AudioMicro Announces 13,000 New Premium Production Music Tracks Available

Film Music Magazine • October 19, 2009, a crowd-sourced marketplace for royalty-free music and sound effects licensing, has announced that its users can now download more than 13,000 new production music tracks from its online library. Consumers and professionals alike now have direct and immediate access to production music supplied by one of the largest production music libraries in Hollywood. The new offering is dubbed “The Premium Collection” and represents the first time that record label owned material has been made available for synch licensing to small independent video producers in a micro stock format.

“The Premium Collection is a big step forward for us,” said AudioMicro Founder Ryan Born. “In addition to our superb collection of user-generated content, we can now deliver, on-demand, thousands of production music tracks created by one of the world’s most respected record labels. Our users will be excited by the unprecedented quality, size and scope of this collection.”

Under the terms of a new licensing agreement, AudioMicro members have access to The Premium Collection library of professional-grade production music tracks royalty free and under the same pricing and terms as AudioMicro’s crowd-sourced stock music files. Prices for individual music tracks are as little as $3 per minute, while subscription packages start at just $9 per month. Users are permitted to use the content for most digital media, including websites, short online films, iPhone apps, local television, flash animations, Facebook games, PowerPoint presentations, and projects with budgets under fifty-thousand dollars.

Historically, The Premium Collection has been available only to major television networks and feature film producers in a high end, rights managed licensing format. “AudioMicro provides a platform where users can download as little as a single track and do so at an affordable price,” said Born. “We are very pleased by this opportunity to expand our digital downloading offering and to make The Premium Collection available to a much broader spectrum of users.”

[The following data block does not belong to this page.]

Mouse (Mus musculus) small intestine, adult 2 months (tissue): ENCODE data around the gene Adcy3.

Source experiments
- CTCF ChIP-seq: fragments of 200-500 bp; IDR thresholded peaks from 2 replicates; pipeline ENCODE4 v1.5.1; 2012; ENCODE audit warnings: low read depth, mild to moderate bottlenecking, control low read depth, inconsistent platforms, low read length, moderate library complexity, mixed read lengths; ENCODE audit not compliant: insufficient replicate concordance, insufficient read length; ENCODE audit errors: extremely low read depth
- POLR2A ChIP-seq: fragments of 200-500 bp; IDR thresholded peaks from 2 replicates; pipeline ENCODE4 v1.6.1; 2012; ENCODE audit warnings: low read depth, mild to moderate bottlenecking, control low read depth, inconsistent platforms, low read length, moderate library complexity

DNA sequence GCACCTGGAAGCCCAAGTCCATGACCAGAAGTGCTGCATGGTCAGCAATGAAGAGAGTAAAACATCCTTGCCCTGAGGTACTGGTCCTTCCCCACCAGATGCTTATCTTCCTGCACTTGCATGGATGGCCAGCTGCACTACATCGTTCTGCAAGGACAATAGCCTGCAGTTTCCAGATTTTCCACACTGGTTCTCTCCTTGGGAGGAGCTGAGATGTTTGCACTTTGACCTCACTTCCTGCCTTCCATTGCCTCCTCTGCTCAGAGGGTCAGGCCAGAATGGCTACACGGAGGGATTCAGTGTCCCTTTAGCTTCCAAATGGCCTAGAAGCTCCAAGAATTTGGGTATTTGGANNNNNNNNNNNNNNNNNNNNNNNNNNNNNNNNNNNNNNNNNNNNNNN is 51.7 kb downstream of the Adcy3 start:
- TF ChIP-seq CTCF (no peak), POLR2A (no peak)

By Bob Safir on October 22nd, 2009 at 8:47 am

How much to buy all 13,000 tracks? Eleven dollars? What is the sum total that composers make on the deal? Four cents?

Yes, I exaggerate to make a point. But the point is that AudioMicro, more than any other company in existence, is doing the most to devalue music, composers, and the industry in general, with their sub-standard, peasant-worthy pricing structure.

And by the way, will you please tell us about the major television networks and feature film producers that have used the AudioMicro catalog, and what cues they used? I thought so.

You may think it’s a perfectly legal practice to compensate (read, not compensate) composers for the value of their work, and it is. Whether it’s moral or not is another question, as is the net effect the AudioMicro business model has on the industry.

I know…let’s ask the photographers who helped build the numerous and profitable photo libraries in existence today (profitable for the owners, at least). There they are…over there…in the unemployment line. Take a number.

By Terry Michael huud on October 22nd, 2009 at 11:32 am

Great post Bob. I couldn’t agree more. I personally don’t know anyone whose sold enough through them to even make it 1/50th worth their while in the time it took to assemble the material and upload it to AudioMicro.


By Sebastian on October 23rd, 2009 at 2:00 am

Yes Bob, you are absolutely right! This is such a shameful devaluation. So, who will be next, offering music for 50 cents per minute (not second!!). How can we – as a composer/ producer – possibly make a living from this in the future. I think it is time for the industry to wake up and really oppose this model, otherwise sooner or later we will not be able to invest in musicians, sound libraries, equipment etc…. . Unless we sell 100000 licenses ! Each! this is… well. Let’s all make music with garageband! Should do, don’t AudioMicro agree.


By Emmett Cooke on October 27th, 2009 at 4:05 am

Yup – the biggest website which devalues composers the most – I have about 5 tracks on there, simply to see what the sales are like. Needless to say, I’ve received about 4 sales, and only about $3 – and you can’t even take out your money until you have $20 – would probably take years!

Shameful that websites like this exist…

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